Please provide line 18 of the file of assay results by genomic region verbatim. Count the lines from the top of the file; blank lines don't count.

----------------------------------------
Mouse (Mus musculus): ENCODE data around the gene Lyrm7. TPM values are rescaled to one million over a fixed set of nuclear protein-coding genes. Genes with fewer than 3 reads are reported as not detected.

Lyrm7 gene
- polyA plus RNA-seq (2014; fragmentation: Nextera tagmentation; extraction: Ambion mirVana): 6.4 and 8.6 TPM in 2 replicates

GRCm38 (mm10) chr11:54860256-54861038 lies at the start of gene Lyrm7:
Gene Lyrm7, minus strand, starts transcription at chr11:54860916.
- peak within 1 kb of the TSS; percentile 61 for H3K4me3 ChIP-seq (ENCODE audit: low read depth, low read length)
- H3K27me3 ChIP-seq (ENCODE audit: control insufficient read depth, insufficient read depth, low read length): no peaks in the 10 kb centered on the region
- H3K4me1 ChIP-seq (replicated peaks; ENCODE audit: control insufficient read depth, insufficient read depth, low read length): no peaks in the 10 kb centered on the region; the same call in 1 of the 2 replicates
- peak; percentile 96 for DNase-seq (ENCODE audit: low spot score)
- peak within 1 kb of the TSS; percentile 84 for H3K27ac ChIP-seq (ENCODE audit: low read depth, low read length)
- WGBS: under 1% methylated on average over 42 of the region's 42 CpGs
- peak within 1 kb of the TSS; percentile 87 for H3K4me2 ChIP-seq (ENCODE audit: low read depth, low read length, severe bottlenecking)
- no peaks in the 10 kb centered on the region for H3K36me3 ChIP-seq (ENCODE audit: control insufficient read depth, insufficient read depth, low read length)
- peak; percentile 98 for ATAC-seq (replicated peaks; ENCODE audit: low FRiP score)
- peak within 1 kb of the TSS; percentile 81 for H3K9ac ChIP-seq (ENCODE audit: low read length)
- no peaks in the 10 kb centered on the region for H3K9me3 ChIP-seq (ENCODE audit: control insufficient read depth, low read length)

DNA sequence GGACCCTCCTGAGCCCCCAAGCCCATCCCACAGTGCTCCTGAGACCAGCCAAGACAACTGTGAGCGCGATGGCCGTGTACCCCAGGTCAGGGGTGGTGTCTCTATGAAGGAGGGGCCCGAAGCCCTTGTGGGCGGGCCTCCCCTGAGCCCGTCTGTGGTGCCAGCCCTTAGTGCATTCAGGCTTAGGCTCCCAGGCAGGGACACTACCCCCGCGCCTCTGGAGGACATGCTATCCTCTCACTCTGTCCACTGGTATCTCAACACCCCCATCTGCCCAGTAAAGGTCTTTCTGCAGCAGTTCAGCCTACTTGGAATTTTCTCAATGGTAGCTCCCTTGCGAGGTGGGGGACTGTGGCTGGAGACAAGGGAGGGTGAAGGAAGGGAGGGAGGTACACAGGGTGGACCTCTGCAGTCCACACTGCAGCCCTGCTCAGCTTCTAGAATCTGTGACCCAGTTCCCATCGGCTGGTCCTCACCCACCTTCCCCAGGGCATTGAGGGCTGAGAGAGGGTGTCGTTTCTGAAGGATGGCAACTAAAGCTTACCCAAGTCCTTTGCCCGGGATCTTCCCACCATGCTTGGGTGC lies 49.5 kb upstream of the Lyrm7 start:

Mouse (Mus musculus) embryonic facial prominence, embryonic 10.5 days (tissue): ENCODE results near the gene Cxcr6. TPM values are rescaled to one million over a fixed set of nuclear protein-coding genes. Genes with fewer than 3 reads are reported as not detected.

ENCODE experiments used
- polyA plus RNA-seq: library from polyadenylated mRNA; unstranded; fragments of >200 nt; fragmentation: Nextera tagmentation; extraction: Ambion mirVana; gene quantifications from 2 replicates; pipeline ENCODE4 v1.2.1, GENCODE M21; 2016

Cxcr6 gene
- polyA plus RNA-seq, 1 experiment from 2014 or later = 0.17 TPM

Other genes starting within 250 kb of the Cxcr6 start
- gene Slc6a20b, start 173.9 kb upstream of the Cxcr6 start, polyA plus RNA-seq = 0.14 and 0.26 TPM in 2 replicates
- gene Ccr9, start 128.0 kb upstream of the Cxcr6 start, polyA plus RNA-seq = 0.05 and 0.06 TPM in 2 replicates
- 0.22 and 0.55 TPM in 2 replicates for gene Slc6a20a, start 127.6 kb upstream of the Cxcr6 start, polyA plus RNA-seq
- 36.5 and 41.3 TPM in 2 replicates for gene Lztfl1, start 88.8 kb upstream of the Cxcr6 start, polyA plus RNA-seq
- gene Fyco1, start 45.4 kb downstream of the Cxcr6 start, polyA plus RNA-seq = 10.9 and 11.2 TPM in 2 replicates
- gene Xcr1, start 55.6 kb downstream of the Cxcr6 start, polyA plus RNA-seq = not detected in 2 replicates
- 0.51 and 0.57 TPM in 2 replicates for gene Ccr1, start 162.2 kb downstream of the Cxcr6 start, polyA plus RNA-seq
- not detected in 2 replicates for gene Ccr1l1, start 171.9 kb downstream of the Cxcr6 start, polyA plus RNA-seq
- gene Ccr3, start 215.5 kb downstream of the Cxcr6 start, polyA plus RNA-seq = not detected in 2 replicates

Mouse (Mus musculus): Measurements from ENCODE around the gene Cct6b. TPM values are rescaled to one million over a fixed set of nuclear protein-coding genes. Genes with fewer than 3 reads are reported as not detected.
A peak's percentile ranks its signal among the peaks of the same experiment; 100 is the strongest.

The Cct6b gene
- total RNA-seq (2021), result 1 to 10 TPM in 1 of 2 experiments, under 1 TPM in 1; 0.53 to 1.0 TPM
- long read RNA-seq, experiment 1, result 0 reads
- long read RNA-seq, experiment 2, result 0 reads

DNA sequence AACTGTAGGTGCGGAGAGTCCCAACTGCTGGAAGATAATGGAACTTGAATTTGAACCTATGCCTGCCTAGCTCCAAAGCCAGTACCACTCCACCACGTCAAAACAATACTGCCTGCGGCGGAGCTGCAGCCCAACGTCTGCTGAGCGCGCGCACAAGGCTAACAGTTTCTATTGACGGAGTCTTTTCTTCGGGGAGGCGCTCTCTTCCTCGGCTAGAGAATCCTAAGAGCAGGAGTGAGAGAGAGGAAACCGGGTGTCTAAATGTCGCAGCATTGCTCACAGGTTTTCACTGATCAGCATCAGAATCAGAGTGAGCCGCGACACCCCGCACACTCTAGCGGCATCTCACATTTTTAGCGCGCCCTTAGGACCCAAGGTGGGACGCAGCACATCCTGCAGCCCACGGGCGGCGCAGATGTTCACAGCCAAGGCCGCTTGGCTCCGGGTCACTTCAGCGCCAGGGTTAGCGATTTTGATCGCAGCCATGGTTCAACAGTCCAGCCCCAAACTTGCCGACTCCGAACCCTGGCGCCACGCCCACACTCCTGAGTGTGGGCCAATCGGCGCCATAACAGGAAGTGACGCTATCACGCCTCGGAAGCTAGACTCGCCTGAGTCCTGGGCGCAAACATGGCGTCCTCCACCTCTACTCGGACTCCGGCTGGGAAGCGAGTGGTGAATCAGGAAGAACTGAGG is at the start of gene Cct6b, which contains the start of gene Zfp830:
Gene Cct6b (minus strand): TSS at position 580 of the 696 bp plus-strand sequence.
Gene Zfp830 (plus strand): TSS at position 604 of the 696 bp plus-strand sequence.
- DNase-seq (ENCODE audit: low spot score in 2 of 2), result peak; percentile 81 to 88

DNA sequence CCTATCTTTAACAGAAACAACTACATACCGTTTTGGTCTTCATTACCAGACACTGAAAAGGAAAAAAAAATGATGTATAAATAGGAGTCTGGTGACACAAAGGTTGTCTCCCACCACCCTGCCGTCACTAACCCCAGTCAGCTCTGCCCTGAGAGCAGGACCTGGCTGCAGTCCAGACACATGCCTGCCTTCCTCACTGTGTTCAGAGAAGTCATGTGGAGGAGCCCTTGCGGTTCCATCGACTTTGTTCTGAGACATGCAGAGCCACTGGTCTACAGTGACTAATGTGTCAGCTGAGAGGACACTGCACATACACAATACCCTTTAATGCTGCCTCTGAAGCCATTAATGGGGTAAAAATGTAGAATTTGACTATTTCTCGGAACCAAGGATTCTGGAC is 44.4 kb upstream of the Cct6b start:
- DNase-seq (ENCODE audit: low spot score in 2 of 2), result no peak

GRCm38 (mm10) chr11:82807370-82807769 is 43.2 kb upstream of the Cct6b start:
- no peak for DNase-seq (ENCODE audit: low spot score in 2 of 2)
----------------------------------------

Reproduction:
Mouse (Mus musculus) embryonic facial prominence, embryonic 10.5 days (tissue): ENCODE results near the gene Cxcr6. TPM values are rescaled to one million over a fixed set of nuclear protein-coding genes. Genes with fewer than 3 reads are reported as not detected.